A thing that I rarely talk about is that I spent time in the foster care system when I was younger. My stepfather at the time was a cruel and awful man so I could no longer live in the house with him. I also couldn’t go live with my dad because I had been adopted by my stepfather (long, long story and it never should have happened). I knew I wanted to live with my dad eventually but there was some legal wrangling that had to be done first. During that time, I went to live with my foster parents, Danna and Phil.
Let’s pause a minute. Why am I even telling this story? Well, I hear so many horror stories about the foster system and very few positive ones. I have a very positive story so I wanted to share MY experience. I have two reasons for this: 1) If someone you know is in a bad situation, don’t put off reporting it because you are afraid of “the system” 2) Think about opening your home to fosters if you have the time and space to do so. You could change a kid’s life forever.
Ok, back to my story.
I went to live with Phil & Danna when I was in 7th or 8th grade. Prime teen angst years. They took me in and made me a part of the family. I had three older foster sisters, Mechelle, Melisa and Roxanne. I also had two cutie patootie nieces, Felicia and Mikela. They taught me to do my hair, wear makeup and got me into contacts instead of my bottle thick glasses. More than anything, though, they gave me a safe place to be a kid…something I hadn’t had in a long time.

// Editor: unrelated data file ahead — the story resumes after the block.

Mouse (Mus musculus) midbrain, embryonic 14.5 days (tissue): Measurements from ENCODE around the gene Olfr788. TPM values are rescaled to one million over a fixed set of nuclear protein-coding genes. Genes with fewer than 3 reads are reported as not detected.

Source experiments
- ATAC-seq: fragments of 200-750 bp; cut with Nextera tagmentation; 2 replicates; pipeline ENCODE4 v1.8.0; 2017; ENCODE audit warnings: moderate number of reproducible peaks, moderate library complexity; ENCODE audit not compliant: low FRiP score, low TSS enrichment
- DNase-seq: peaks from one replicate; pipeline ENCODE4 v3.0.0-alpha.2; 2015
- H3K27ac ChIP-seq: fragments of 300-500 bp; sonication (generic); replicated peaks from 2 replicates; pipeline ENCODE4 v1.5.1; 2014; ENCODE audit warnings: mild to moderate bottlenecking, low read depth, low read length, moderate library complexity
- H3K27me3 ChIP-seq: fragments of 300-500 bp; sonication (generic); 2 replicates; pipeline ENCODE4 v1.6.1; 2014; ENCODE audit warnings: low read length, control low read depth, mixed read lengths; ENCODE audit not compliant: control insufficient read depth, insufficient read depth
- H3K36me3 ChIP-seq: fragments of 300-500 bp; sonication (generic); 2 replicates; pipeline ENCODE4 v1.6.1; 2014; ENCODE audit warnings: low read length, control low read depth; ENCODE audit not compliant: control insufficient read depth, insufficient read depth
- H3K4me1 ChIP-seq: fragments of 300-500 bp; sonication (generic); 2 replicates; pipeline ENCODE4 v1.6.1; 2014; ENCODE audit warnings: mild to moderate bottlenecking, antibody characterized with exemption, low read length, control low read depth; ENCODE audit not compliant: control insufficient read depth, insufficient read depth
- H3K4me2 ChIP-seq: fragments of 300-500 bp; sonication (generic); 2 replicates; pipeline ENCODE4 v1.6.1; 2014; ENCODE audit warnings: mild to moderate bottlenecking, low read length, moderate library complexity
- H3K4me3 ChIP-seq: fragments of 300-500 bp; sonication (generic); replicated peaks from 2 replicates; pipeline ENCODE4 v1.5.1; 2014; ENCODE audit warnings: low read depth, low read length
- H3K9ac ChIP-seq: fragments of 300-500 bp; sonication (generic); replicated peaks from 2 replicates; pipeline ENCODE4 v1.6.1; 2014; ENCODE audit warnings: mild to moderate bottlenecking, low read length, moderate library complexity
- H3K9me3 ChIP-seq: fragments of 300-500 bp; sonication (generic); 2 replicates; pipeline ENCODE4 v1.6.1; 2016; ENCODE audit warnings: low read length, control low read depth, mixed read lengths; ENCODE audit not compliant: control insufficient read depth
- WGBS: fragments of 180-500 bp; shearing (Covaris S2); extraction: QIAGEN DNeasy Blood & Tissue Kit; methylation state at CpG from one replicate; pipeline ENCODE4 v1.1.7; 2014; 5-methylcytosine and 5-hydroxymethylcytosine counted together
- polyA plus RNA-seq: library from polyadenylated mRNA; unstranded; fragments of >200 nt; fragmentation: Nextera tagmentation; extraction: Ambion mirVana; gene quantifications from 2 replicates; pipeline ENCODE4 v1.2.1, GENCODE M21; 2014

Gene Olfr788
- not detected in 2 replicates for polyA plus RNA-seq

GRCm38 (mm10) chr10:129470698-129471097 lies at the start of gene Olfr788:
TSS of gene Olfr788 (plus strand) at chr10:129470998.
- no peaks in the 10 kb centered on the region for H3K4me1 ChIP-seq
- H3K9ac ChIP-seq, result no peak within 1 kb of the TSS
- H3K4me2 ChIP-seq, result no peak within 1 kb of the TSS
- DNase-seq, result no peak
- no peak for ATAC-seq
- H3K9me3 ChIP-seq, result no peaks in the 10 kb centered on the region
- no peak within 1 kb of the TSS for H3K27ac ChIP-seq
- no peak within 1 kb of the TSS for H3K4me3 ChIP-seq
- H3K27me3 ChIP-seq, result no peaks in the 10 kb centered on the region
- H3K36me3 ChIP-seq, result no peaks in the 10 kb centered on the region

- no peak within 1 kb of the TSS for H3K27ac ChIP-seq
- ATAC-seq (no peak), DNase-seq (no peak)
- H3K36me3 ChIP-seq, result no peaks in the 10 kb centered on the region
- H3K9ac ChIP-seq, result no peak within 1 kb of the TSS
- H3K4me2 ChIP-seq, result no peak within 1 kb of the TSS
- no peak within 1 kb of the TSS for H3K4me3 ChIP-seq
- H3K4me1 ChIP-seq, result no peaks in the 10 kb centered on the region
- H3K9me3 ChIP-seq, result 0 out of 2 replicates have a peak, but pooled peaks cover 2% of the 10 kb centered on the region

After I moved in with my dad, I continued to go over to my foster parent’s house most afternoons after school. Me moving didn’t mean that they washed their hands of me. They were by my side through high school and beyond.
Last week, I went back to visit my family in Alabama. I went to see my mom and my dad like most people do when they go home. I also went to visit my foster family. I stayed with my sister, Melisa and went to my niece Mikela’s husband’s birthday party.
Basically my foster family didn’t replace my family they just added to it. They took me in when I needed them but kept on supporting me every day since then. I am one of the family and always will be and I can’t thank them enough for that. It meant so much for me way back when and still means so much for me today.
So next time you hear something about the “terrible foster system” remember that isn’t always the case. Real people can make real changes in the lives of a kid in need.